Repurposing is a fantastic way to conserve! Reduce waste. Save money. Use environmentally-friendly materials to further your repurposing efforts. Work with a piece that you already own or purchase a second-hand piece from Habitat Restore, Goodwill, second-hand store or consignment shop. You can save money and perhaps support a worthy cause.
It is important to begin with a well-designed piece of furniture or one that has good design potential. Is it in good condition? Make sure that there are no signs of rot or decay by checking for disintegrating wood fibers. Can the piece be easily tightened and repaired?
Does the piece need physical enhancing? Is it necessary to add an appliqué, crown molding, legs, feet, or columns? All of these items are available online and in local lumber stores. Reclaimed items can also be found online.
When updating hardware, measure center-to-center of holes for changing handles. Hinges generally peel when painted from the constant open-close motion. If the doors are at least ¾ inch thick, hidden hinges can be used. This allows enough depth for routing on the inside. If the piece is older in style, a butterfly style hinge looks well.
If the item needs reupholstering, make sure that it fits your budget. Consider the cost of labor and fabric. Earth-friendly fabrics and filler are available online and in some local fabric stores.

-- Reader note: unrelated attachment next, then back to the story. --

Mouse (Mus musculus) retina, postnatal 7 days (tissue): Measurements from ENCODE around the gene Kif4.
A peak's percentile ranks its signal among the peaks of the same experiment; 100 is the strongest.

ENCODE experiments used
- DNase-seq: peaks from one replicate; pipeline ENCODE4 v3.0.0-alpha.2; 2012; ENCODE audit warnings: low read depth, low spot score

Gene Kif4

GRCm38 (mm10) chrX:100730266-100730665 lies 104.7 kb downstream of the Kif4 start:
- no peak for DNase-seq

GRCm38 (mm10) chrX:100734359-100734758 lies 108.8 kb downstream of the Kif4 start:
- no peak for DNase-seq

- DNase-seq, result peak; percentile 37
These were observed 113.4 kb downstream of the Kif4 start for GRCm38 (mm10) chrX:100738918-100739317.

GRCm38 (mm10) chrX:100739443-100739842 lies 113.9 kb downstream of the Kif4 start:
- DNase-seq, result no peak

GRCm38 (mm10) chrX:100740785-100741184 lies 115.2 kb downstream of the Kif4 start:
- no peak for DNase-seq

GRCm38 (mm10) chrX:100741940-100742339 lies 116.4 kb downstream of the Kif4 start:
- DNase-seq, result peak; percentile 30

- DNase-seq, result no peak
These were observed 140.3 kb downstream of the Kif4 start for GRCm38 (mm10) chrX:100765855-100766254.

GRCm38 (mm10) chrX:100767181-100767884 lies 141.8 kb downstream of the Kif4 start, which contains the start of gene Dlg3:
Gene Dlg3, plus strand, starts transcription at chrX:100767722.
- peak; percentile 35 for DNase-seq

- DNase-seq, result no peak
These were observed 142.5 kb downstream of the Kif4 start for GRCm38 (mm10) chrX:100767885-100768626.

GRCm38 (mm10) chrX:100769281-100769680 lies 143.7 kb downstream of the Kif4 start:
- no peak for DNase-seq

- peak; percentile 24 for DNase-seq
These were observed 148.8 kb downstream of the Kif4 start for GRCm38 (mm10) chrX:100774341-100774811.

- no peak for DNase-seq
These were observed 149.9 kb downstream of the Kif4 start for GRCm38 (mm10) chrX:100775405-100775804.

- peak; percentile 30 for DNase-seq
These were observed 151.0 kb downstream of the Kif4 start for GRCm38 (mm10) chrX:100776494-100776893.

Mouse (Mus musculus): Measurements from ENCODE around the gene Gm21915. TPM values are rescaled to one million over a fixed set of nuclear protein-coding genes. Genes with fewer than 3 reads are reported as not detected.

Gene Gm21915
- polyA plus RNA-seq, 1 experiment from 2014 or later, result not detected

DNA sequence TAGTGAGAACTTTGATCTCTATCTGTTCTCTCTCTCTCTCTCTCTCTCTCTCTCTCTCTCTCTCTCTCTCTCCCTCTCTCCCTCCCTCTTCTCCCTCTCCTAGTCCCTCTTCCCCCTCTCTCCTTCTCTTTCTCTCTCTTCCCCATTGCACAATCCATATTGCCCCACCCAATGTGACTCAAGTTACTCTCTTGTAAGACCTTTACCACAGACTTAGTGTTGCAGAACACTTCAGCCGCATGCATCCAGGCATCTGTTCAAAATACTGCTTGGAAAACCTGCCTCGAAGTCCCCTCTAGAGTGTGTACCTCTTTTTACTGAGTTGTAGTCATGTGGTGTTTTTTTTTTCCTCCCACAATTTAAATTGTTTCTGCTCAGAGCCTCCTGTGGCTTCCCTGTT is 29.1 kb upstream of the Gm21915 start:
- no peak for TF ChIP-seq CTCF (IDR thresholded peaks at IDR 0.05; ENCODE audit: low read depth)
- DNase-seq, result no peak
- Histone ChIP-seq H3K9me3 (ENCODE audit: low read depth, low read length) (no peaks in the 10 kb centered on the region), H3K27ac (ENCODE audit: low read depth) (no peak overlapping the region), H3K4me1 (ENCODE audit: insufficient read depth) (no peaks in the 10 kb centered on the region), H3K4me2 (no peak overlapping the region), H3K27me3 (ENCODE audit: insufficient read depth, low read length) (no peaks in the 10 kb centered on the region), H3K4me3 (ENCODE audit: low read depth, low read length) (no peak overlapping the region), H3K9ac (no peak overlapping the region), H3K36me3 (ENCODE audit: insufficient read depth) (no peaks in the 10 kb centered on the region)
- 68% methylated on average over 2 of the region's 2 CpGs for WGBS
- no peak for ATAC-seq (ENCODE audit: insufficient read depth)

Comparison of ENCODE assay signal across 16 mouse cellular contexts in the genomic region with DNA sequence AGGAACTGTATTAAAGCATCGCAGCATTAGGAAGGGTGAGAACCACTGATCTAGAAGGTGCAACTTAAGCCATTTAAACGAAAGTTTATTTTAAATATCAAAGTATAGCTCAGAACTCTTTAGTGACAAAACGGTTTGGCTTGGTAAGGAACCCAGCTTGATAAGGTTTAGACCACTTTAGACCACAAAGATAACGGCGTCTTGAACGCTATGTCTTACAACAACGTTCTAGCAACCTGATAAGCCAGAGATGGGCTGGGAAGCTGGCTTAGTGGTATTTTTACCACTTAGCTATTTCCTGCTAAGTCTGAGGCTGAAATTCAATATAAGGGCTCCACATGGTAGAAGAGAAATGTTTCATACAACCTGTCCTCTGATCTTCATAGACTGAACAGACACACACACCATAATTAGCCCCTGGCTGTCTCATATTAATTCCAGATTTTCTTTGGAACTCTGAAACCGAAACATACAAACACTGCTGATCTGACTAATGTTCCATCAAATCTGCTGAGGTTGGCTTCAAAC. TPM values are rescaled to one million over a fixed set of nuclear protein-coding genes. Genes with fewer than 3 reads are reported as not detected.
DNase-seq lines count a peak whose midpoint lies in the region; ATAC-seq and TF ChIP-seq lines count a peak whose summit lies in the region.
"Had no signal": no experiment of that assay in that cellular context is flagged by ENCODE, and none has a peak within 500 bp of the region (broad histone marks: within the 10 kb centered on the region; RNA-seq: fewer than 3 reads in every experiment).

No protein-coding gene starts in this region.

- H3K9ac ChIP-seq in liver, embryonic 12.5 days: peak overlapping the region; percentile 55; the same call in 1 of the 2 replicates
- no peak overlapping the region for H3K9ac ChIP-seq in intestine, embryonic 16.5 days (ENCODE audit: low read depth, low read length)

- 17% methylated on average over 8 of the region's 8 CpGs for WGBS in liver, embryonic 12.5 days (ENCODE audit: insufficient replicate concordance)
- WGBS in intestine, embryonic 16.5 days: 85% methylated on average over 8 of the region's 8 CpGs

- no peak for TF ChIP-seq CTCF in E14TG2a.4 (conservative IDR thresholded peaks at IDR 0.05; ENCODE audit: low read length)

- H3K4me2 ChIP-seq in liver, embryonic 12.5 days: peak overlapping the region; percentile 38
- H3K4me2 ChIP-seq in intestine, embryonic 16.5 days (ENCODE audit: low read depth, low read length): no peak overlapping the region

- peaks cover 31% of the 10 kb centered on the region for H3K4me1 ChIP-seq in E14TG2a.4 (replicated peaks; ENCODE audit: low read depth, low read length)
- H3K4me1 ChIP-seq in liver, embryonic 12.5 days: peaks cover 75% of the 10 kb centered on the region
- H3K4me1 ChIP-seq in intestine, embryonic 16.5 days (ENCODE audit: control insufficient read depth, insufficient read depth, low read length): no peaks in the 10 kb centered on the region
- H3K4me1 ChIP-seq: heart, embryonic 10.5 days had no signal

Be conservative when choosing your color and finish. The color should reflect items in your design space and adjoining rooms. The finish should also connect with elements in your design space. Remember that contrast makes the piece of furniture stand out, while a subtle color will blend it in. Decide carefully what your space needs visually.
When preparing your piece of furniture, sand with the grain using 220 grit sandpaper to lightly score the surface. Wear gloves, mask and eye protection. Do not wear contact lenses when sanding. If the cabinet interiors are in good shape it is not necessary to refinish them.
Casein (milk-based) paint is excellent for furniture. It dries quickly, sands beautifully, and has a natural, matte finish. One can also use a good quality clay, soy or acrylic paint for a water clean-up. Latex paint is not recommended for furniture as it rolls up when sanded. When using casein, the first coat needs to contain bonding medium. For clay, soy or acrylic, begin with a good quality primer.
Allow for dry time between coats. Remember to sand between each coat with 400 grit sandpaper, sanding with the grain. For an antiqued look, sand the edges and corners bare and use a thin antiquing glaze especially in the crevices. Finish with beeswax to seal the finish and add a patina. Buff w/ a soft rag or chamois cloth. It is not necessary to seal a casein paint finish. Enjoy your beautifully repurposed furniture!
All the best in your green decorating endeavors!